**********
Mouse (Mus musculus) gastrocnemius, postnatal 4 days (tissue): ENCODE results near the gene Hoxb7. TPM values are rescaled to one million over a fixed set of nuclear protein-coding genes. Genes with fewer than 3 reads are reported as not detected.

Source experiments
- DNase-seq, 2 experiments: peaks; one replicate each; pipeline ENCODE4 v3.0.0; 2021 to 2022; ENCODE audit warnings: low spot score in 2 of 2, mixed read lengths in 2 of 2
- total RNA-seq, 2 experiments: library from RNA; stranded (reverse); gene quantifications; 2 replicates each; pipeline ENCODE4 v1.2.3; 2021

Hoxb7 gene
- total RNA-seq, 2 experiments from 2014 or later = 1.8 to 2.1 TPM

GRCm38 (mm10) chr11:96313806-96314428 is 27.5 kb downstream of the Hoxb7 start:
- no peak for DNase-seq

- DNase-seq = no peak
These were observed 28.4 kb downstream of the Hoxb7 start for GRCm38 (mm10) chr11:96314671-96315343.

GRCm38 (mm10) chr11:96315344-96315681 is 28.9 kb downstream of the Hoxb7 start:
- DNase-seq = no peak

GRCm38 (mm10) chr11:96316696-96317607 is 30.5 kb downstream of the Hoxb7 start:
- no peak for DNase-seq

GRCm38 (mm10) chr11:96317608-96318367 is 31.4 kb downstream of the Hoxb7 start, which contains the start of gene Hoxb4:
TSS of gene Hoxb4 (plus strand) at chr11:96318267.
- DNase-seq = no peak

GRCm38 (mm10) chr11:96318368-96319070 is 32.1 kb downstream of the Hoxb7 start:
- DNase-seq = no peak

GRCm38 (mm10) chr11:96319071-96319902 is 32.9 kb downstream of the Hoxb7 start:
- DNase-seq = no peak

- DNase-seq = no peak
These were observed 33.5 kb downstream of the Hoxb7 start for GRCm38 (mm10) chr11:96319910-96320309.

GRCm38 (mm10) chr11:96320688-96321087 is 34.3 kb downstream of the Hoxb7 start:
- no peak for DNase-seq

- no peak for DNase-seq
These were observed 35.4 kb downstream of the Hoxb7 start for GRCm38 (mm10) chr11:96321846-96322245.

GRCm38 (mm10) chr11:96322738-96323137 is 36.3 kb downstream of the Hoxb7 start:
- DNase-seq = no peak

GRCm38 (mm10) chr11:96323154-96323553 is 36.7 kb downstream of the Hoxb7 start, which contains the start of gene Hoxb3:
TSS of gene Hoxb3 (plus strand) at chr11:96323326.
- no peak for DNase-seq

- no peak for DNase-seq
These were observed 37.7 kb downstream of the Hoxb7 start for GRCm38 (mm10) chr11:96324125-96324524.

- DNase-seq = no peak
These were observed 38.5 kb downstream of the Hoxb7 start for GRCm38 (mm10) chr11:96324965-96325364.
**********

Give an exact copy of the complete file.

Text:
Mouse (Mus musculus) gastrocnemius, postnatal 4 days (tissue): ENCODE results near the gene Hoxb7. TPM values are rescaled to one million over a fixed set of nuclear protein-coding genes. Genes with fewer than 3 reads are reported as not detected.

Source experiments
- DNase-seq, 2 experiments: peaks; one replicate each; pipeline ENCODE4 v3.0.0; 2021 to 2022; ENCODE audit warnings: low spot score in 2 of 2, mixed read lengths in 2 of 2
- total RNA-seq, 2 experiments: library from RNA; stranded (reverse); gene quantifications; 2 replicates each; pipeline ENCODE4 v1.2.3; 2021

Hoxb7 gene
- total RNA-seq, 2 experiments from 2014 or later = 1.8 to 2.1 TPM

GRCm38 (mm10) chr11:96313806-96314428 is 27.5 kb downstream of the Hoxb7 start:
- no peak for DNase-seq

- DNase-seq = no peak
These were observed 28.4 kb downstream of the Hoxb7 start for GRCm38 (mm10) chr11:96314671-96315343.

GRCm38 (mm10) chr11:96315344-96315681 is 28.9 kb downstream of the Hoxb7 start:
- DNase-seq = no peak

GRCm38 (mm10) chr11:96316696-96317607 is 30.5 kb downstream of the Hoxb7 start:
- no peak for DNase-seq

GRCm38 (mm10) chr11:96317608-96318367 is 31.4 kb downstream of the Hoxb7 start, which contains the start of gene Hoxb4:
TSS of gene Hoxb4 (plus strand) at chr11:96318267.
- DNase-seq = no peak

GRCm38 (mm10) chr11:96318368-96319070 is 32.1 kb downstream of the Hoxb7 start:
- DNase-seq = no peak

GRCm38 (mm10) chr11:96319071-96319902 is 32.9 kb downstream of the Hoxb7 start:
- DNase-seq = no peak

- DNase-seq = no peak
These were observed 33.5 kb downstream of the Hoxb7 start for GRCm38 (mm10) chr11:96319910-96320309.

GRCm38 (mm10) chr11:96320688-96321087 is 34.3 kb downstream of the Hoxb7 start:
- no peak for DNase-seq

- no peak for DNase-seq
These were observed 35.4 kb downstream of the Hoxb7 start for GRCm38 (mm10) chr11:96321846-96322245.

GRCm38 (mm10) chr11:96322738-96323137 is 36.3 kb downstream of the Hoxb7 start:
- DNase-seq = no peak

GRCm38 (mm10) chr11:96323154-96323553 is 36.7 kb downstream of the Hoxb7 start, which contains the start of gene Hoxb3:
TSS of gene Hoxb3 (plus strand) at chr11:96323326.
- no peak for DNase-seq

- no peak for DNase-seq
These were observed 37.7 kb downstream of the Hoxb7 start for GRCm38 (mm10) chr11:96324125-96324524.

- DNase-seq = no peak
These were observed 38.5 kb downstream of the Hoxb7 start for GRCm38 (mm10) chr11:96324965-96325364.